No. It is important for the interviewer to talk with your child alone. If something abusive has happened to your child, it might initially be difficult for your child to talk about this in front of you. If your child discloses incidents of abuse, it might be upsetting to you. The multidisciplinary team (MDT) members have the responsibility of observing, assessing, and investigating the allegations. The MDT’s focus must be on your child. Therefore, you are not permitted to observe the interview.

MDT stands for Multidisciplinary Team. Virginia uses a multidisciplinary team (MDT) approach to respond to allegations of child abuse and neglect. The MDT’s overall goal is to complete the investigation in a child friendly, timely, and professional manner. Virginia’s MDTs include (at a minimum) professionals from the Department of Social Services, the child advocacy center (CAC), local law enforcement, the local Commonwealth’s  Attorney’s Office, Mary Washington Healthcare, and Rappahannock Area Community Services Board. 


The MDT consists of social workers, detectives, prosecutors, forensic interviewers, advocates, and medical and mental health professionals. All of these professionals are sensitive to the difficult and confusing time that you and your child may be experiencing. The MDT response is a collaborative effort which allows these professionals to better coordinate services for you and your family while your child’s allegation of abuse is under investigation. Each member has different responsibilities. The social worker from the Department of Social Services must assess the safety and protection of your child. The detective is from the location where the alleged incident occurred, and along with the prosecutor will determine if a crime has been committed and what other investigative steps must be taken. The forensic interviewer will conduct an interview with your child at the request of one of the MDT members. Advocates will assist you and your family throughout the process and will work to connect you and your family with needed resources and services. Medical professionals and mental health professionals will attend to the physical, emotional, and psychological needs of your child upon referral.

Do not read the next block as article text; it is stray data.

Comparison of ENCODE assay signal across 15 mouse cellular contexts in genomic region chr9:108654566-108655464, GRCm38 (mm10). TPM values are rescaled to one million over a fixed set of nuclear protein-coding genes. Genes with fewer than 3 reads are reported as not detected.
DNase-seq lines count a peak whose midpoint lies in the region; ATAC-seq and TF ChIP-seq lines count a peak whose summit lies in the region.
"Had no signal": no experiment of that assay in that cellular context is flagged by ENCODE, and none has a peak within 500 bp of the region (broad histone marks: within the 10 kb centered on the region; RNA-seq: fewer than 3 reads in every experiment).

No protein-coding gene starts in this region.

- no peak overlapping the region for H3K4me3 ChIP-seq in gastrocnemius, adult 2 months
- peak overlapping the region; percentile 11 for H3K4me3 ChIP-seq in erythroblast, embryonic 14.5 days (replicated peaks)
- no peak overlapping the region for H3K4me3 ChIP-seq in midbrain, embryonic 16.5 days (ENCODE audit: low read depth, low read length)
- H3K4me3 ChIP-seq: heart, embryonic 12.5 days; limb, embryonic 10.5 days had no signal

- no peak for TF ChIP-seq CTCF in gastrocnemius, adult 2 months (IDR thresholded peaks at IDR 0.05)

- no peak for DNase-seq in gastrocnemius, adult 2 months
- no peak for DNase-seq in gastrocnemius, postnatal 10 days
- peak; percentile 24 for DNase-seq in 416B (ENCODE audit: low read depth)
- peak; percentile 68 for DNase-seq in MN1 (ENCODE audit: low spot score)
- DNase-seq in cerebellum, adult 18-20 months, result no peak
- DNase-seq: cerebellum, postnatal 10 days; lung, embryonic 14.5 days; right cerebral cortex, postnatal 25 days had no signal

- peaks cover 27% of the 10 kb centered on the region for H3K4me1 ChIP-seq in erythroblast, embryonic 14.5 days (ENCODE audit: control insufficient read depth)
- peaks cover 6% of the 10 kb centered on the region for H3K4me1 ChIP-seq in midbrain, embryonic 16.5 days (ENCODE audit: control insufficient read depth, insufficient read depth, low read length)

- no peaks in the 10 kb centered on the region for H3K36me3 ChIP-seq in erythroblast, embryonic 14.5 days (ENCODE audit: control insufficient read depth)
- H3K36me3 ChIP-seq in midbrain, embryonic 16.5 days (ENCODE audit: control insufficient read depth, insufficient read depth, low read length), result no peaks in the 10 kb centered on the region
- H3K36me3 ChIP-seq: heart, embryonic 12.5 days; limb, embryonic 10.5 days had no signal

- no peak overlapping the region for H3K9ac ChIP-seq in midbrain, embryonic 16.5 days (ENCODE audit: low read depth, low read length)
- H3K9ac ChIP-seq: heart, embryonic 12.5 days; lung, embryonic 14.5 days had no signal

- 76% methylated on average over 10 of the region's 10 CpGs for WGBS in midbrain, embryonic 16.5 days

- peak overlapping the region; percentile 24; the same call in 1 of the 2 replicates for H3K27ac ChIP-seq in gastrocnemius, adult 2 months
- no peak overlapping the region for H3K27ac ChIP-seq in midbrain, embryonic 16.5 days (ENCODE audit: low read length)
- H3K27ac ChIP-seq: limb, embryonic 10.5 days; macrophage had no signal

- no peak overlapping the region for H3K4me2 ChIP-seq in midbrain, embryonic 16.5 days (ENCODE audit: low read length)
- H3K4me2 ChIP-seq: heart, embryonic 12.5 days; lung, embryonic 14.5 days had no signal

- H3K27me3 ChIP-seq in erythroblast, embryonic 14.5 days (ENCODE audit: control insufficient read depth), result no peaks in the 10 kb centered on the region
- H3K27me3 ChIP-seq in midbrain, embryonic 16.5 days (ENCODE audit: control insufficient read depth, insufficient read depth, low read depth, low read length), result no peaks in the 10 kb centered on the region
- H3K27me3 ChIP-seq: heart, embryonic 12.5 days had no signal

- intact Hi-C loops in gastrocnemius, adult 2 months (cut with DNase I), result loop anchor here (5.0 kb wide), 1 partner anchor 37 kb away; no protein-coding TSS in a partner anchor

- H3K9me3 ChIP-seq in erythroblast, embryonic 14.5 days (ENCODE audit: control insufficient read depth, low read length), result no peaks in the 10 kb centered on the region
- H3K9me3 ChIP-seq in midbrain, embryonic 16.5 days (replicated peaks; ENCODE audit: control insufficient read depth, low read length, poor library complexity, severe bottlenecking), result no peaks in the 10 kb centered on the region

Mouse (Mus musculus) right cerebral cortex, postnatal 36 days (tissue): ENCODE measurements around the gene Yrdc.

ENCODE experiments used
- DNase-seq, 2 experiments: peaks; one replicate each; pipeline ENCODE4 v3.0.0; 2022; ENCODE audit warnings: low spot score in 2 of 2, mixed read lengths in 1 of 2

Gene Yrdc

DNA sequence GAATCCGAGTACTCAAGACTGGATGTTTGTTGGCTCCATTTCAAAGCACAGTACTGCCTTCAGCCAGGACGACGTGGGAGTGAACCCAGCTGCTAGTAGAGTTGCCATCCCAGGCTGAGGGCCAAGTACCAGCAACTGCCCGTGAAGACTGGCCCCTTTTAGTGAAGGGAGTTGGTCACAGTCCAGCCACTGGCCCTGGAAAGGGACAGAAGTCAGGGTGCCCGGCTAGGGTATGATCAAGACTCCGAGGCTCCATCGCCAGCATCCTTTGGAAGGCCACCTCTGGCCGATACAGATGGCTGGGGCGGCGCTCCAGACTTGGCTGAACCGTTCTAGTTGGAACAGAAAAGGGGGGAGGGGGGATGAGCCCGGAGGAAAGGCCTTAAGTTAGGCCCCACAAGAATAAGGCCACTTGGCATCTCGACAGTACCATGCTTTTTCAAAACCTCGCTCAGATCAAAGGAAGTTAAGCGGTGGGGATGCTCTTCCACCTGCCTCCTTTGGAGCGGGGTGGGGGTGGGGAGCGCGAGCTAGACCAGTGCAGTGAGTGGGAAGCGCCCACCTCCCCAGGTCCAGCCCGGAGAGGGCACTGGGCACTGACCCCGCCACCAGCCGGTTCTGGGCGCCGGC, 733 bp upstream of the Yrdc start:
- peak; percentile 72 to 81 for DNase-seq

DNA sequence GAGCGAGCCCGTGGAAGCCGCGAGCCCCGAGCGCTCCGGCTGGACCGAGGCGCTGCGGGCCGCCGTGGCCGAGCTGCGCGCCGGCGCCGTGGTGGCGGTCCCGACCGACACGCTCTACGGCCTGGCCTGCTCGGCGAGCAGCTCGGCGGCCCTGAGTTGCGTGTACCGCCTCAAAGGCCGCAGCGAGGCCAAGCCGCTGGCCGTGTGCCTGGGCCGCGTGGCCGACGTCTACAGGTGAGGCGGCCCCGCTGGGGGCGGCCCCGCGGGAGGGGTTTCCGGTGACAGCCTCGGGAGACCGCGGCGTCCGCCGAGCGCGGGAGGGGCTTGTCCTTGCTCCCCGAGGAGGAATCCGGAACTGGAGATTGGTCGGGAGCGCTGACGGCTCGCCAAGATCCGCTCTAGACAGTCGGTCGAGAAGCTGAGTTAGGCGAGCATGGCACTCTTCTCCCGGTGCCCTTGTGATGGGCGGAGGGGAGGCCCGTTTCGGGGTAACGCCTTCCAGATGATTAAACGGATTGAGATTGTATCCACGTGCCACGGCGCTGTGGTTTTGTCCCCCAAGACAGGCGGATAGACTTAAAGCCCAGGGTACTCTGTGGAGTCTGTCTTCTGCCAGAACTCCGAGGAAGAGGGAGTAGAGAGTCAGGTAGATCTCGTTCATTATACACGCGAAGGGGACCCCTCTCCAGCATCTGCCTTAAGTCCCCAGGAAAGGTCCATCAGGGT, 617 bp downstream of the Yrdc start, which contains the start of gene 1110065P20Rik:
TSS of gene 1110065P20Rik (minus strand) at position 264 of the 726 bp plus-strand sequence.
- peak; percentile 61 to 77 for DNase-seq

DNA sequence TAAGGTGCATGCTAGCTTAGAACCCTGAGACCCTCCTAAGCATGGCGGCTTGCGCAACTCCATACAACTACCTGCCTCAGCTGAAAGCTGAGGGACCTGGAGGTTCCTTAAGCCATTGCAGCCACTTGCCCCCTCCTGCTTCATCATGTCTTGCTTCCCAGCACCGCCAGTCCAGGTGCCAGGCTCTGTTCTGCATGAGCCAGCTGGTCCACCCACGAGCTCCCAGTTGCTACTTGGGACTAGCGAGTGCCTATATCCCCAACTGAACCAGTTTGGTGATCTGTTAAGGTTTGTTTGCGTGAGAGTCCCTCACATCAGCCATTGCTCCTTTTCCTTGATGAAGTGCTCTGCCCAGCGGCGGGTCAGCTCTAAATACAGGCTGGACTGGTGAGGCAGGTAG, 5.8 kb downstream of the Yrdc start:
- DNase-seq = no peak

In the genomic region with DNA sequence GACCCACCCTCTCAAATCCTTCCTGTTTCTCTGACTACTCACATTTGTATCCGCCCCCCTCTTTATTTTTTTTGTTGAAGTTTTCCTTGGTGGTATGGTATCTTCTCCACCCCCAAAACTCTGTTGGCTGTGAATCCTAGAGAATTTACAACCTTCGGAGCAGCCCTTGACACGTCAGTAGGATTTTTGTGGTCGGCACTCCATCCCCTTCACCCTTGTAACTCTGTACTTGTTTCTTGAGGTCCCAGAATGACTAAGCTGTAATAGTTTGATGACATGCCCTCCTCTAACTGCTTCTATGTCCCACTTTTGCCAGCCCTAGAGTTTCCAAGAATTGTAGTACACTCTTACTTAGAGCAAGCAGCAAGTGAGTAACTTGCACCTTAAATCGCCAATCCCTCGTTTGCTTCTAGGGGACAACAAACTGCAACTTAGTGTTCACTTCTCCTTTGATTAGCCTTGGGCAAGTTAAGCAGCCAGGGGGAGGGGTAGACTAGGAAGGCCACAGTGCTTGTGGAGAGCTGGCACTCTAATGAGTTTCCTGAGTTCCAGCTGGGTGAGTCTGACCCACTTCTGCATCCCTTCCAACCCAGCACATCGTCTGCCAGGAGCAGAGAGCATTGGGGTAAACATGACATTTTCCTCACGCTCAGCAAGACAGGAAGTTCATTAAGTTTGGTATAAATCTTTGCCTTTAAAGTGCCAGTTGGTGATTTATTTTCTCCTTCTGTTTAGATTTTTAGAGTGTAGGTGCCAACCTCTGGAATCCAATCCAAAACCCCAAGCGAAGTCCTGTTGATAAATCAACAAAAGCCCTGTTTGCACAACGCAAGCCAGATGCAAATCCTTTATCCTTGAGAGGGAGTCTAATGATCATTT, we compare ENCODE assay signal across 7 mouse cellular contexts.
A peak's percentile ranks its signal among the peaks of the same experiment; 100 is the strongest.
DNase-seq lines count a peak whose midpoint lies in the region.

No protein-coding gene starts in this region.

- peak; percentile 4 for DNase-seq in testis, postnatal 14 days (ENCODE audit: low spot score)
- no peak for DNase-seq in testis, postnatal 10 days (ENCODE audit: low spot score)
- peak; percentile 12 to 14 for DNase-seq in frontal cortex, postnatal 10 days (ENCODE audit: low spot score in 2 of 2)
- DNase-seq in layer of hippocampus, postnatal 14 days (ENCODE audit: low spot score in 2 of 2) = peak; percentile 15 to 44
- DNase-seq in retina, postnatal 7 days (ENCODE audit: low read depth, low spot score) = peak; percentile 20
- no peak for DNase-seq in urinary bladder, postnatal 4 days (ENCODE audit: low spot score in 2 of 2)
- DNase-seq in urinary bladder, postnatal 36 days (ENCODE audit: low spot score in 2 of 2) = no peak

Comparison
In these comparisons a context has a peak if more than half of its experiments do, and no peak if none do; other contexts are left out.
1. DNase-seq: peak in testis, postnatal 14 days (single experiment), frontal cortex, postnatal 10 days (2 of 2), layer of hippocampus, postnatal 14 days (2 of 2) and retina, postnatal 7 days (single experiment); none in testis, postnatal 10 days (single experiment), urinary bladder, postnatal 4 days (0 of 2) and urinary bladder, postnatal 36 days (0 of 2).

Following the interview, the interviewer will return your child to the waiting area. Members of the MDT will meet with you. The first member to meet with you will be the forensic nurse who will discuss any recommended medical services, and answer questions you may have. After that, other members of the MDT (investigators) will provide general information about the interview, will explain next steps, and answer any questions you may have. Then, the Child & Family Advocate (CFA) will meet with you to discuss services and resources available to your child and family. The CFA will provide you with an information packet, ask you to complete any paperwork needed to make referrals for services that your child or family may need, discuss plans for follow up contact with you, and provide you with a brief survey so we can learn about your experience at the CAC. Next, the CFA will accompany you to the lobby and this will conclude your visit to the CAC.